Listen to Your Heart – The Story of My College Search
Usually most of my posts are about how wonderful Vanderbilt is and stories of all of the amazing experiences I have had in my 3 years here so far, however, have you ever thought about how not too long ago, I was in your shoes? I was visiting a bunch of campuses and trying to decide which school was right for me, just like you have been doing. I was a very confused junior and senior in high school, attempting to plan out the next 4 years of my life; very important years in fact where I would hopefully develop a sense of who I was as a person, discover my meaning in this world, make a life-changing medical discovery, solve world hunger, or maybe just come out with a job and few scratches in the end. Whatever I did in the next 4 years was going to become a part of who I was, and you are blessed with the great opportunity to be able to lay out your own personal roadmap for what you want out of the next 4 years. When I came to Vanderbilt I was looking for a whole new world where I could start fresh in a new city and at an amazing school – and that is exactly what I found. Again, I could go on for hours about how much I love this school, but anyways… back to my own search process.
In my family I am the oldest of two, so no one had ever been through the search process before and we weren’t quite sure where to start. My dad had played football at Wake Forest University and I had been born and raised a hard-core Deacs fan, attending almost every football and basketball game since I was born. So I knew that Wake was definitely on my list; but after that I didn’t really know where else to look.
We decided that we would start with the family history route and make a trip to Nashville to visit my grandfather’s alma mater, Vanderbilt University. Being the first campus tour I had ever
taken, I wasn’t quite sure what to think when I was done. Our tour guide had been really nice and informative; the campus was gorgeous; the Human and Organizational Development major they had sounded pretty cool; Nashville was bigger than Winston, which seemed fun, but I really had no idea what I was looking for.
Well this unknowingness led me and my mother, and sometimes my brother, dad or a friend, to 18 more college campuses all throughout the South East; Virginia, Tennessee, North Carolina, South Carolina, and Georgia. After that, I struggled just to keep them all separated in my mind, but eventually I began to narrow down my search. I started with my first impressions of the school; there were definitely a few schools I looked at where I just didn’t get a good vibe. It sounds silly, but it is definitely something you can feel once you have visited so many campuses. Second on my list was size; I wanted to be able to walk across campus and to my classes without having to get on a bus. This knocked out a few, but I still had about 12 schools that I was thinking about applying to.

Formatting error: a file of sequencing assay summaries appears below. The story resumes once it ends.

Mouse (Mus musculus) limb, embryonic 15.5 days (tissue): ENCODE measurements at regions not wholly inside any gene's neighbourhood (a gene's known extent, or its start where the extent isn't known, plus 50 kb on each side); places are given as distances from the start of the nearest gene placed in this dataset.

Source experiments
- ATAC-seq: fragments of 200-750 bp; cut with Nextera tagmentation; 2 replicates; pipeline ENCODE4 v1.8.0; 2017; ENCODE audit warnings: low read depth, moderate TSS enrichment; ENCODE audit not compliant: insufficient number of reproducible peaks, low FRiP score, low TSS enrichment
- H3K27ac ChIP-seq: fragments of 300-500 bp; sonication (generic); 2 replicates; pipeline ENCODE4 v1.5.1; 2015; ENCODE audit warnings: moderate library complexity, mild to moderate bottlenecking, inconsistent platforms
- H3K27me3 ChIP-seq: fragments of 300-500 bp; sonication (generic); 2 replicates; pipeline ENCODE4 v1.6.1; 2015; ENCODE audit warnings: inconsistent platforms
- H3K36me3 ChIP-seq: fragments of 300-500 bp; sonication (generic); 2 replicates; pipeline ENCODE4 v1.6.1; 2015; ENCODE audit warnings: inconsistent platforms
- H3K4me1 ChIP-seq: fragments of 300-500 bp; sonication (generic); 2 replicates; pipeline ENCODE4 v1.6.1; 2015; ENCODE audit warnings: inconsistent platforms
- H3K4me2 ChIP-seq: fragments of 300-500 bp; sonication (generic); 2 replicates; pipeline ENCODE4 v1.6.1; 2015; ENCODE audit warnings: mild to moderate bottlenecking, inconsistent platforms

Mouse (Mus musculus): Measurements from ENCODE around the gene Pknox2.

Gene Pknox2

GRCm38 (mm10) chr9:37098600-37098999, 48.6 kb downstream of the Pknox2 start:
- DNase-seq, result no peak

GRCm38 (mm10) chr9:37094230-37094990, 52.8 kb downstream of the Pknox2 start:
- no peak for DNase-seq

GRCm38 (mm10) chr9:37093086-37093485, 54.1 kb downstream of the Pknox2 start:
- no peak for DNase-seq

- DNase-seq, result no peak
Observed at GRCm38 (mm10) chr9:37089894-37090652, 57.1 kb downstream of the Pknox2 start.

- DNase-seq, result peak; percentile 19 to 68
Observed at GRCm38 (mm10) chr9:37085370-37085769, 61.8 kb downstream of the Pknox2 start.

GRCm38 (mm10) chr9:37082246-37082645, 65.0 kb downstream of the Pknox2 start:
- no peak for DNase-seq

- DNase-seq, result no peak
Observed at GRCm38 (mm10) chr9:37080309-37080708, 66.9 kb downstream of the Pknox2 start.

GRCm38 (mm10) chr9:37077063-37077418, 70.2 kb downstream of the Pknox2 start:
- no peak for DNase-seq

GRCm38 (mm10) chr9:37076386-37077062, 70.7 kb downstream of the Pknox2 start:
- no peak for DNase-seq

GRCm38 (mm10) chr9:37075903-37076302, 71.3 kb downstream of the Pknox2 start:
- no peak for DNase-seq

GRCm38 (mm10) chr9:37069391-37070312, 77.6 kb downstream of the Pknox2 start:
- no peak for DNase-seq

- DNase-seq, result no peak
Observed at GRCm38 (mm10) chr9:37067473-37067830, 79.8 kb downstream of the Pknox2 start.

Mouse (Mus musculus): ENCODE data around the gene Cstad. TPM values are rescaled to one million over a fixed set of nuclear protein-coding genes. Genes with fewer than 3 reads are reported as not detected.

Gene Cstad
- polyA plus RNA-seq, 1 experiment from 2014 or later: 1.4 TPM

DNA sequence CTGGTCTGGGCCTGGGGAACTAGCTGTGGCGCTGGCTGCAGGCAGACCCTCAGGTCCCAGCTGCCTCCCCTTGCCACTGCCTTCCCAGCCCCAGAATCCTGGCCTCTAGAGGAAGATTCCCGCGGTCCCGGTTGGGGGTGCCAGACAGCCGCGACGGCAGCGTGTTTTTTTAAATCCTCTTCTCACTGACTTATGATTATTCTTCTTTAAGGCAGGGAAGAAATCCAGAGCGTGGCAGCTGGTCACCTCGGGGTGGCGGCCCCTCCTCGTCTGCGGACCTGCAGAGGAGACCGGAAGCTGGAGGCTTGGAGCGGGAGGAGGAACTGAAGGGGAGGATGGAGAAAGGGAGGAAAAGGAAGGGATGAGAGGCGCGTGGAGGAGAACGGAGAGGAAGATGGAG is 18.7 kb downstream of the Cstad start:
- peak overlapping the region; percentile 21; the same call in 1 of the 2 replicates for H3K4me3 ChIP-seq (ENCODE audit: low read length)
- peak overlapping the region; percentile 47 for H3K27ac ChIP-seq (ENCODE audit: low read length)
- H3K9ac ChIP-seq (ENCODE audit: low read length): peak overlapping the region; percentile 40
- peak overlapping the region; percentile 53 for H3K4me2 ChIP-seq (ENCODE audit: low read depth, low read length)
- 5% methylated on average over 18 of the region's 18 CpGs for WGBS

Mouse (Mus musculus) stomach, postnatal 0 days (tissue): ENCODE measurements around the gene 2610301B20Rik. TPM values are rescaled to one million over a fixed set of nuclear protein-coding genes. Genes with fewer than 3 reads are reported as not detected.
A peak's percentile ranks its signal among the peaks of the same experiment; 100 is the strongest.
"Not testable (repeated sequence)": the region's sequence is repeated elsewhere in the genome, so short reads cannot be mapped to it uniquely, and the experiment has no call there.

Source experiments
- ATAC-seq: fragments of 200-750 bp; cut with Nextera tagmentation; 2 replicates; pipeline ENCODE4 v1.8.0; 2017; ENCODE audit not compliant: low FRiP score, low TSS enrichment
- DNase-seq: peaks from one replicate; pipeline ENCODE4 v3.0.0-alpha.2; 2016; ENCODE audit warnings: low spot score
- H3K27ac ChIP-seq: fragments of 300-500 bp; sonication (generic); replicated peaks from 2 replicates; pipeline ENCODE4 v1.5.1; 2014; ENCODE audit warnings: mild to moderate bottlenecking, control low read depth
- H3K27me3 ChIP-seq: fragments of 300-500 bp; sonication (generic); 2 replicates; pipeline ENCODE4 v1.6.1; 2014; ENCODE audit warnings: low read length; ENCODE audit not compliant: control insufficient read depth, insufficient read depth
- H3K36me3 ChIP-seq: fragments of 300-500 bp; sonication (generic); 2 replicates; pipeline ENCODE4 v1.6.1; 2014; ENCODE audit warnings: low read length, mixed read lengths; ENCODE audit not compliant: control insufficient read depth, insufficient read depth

In the next few months I was able to narrow it down more based on a major I wanted, its location, whether a lot of kids from my high school were going there or not, their sports teams, and many other factors. Eventually in September of my senior year I had my list narrowed down to 6 schools. They were still fairly varied in what they had to offer, but I knew that I would be happy at any of them. This was when I decided that I needed to go back to a few and check them out one more time.
Yet again, Vanderbilt was the first school that I went back to. I spent the night with a friend of a friend, went to one of her classes and hung out with her and her friends for the night. In the morning I knew that Vanderbilt was the place I had to spend my next 4 years! Like I said, I could see myself being happy at those other schools, but I absolutely knew that I would be even happier at Vanderbilt. When I got back to the hotel, I told my mom that when we got home I was sending in my Early Decision application and that I was going to Vanderbilt – them denying me was not even an option in my mind.
There was only one problem. When I got home and told my college counselor about my experience, she didn’t think I should apply early. I have yet to understand her reasoning behind this statement, but it doesn’t really matter now does it? I went against her advice, and sent in my application in anyways. Let me tell you, it was a great day in December when I walked into her office and showed her my letter of acceptance into Vanderbilt! It was a long and arduous process filled with long road trips and rainy campus tours, but in the end it led me to one of the places I now call home, Vanderbilt.
One thing that I learned from this whole process was that you truly have to listen to your own heart about where you want to go to school. Everywhere I turned there were tour guides, admissions counselors, old alumni, and current students telling me that I would love it at whatever school I was currently visiting. But I was the one who was going to spend the next 4 years there; I was the one who would be living in the dorm; I was the one who would be walking across campus to class; I was the one who would be making some of the best friends I ever had; and I was the one who was going to live out every second of every day at that school, not them. I had to find the place that was the best fit for ME and where I would feel the happiest. You, the student, are the one who will be living this new life, not your parents or your high school counselor. So the best advice I can give you is to picture yourself on every campus you visit and see if it is a picture that you like to see, and a picture that you want to look at and live in for the next 4 years.